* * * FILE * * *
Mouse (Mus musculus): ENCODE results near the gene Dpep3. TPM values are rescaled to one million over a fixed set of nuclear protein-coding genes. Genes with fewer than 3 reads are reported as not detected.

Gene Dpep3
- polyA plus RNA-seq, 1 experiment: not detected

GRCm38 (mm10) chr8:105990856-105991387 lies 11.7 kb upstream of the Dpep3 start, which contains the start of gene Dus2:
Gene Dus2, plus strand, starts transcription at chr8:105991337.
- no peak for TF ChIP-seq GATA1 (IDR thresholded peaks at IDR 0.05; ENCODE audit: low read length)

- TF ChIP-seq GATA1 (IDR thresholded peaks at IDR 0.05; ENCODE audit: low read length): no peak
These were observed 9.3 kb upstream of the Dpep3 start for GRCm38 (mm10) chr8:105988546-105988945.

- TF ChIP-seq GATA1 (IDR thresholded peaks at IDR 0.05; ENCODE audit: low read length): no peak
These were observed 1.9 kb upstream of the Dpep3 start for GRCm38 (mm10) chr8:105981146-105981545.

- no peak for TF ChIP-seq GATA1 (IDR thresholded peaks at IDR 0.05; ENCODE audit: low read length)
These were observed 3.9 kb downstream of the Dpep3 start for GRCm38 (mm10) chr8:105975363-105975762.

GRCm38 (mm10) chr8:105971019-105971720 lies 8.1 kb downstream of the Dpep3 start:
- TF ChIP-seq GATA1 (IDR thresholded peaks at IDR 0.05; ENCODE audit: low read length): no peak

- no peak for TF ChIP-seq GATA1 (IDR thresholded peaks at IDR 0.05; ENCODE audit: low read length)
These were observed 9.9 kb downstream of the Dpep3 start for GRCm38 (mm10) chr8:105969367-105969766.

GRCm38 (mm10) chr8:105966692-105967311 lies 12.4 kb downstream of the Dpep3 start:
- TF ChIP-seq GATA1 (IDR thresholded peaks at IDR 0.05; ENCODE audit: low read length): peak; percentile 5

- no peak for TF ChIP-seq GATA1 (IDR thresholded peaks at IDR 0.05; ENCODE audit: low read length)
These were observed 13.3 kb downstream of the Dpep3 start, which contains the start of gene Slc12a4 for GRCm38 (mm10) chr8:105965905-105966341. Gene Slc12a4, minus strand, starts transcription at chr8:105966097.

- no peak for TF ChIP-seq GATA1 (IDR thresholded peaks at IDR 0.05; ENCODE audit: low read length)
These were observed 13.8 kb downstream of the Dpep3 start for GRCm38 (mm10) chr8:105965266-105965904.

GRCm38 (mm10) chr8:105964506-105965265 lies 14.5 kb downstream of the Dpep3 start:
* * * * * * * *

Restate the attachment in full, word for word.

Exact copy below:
Mouse (Mus musculus): ENCODE results near the gene Dpep3. TPM values are rescaled to one million over a fixed set of nuclear protein-coding genes. Genes with fewer than 3 reads are reported as not detected.

Gene Dpep3
- polyA plus RNA-seq, 1 experiment: not detected

GRCm38 (mm10) chr8:105990856-105991387 lies 11.7 kb upstream of the Dpep3 start, which contains the start of gene Dus2:
Gene Dus2, plus strand, starts transcription at chr8:105991337.
- no peak for TF ChIP-seq GATA1 (IDR thresholded peaks at IDR 0.05; ENCODE audit: low read length)

- TF ChIP-seq GATA1 (IDR thresholded peaks at IDR 0.05; ENCODE audit: low read length): no peak
These were observed 9.3 kb upstream of the Dpep3 start for GRCm38 (mm10) chr8:105988546-105988945.

- TF ChIP-seq GATA1 (IDR thresholded peaks at IDR 0.05; ENCODE audit: low read length): no peak
These were observed 1.9 kb upstream of the Dpep3 start for GRCm38 (mm10) chr8:105981146-105981545.

- no peak for TF ChIP-seq GATA1 (IDR thresholded peaks at IDR 0.05; ENCODE audit: low read length)
These were observed 3.9 kb downstream of the Dpep3 start for GRCm38 (mm10) chr8:105975363-105975762.

GRCm38 (mm10) chr8:105971019-105971720 lies 8.1 kb downstream of the Dpep3 start:
- TF ChIP-seq GATA1 (IDR thresholded peaks at IDR 0.05; ENCODE audit: low read length): no peak

- no peak for TF ChIP-seq GATA1 (IDR thresholded peaks at IDR 0.05; ENCODE audit: low read length)
These were observed 9.9 kb downstream of the Dpep3 start for GRCm38 (mm10) chr8:105969367-105969766.

GRCm38 (mm10) chr8:105966692-105967311 lies 12.4 kb downstream of the Dpep3 start:
- TF ChIP-seq GATA1 (IDR thresholded peaks at IDR 0.05; ENCODE audit: low read length): peak; percentile 5

- no peak for TF ChIP-seq GATA1 (IDR thresholded peaks at IDR 0.05; ENCODE audit: low read length)
These were observed 13.3 kb downstream of the Dpep3 start, which contains the start of gene Slc12a4 for GRCm38 (mm10) chr8:105965905-105966341. Gene Slc12a4, minus strand, starts transcription at chr8:105966097.

- no peak for TF ChIP-seq GATA1 (IDR thresholded peaks at IDR 0.05; ENCODE audit: low read length)
These were observed 13.8 kb downstream of the Dpep3 start for GRCm38 (mm10) chr8:105965266-105965904.

GRCm38 (mm10) chr8:105964506-105965265 lies 14.5 kb downstream of the Dpep3 start: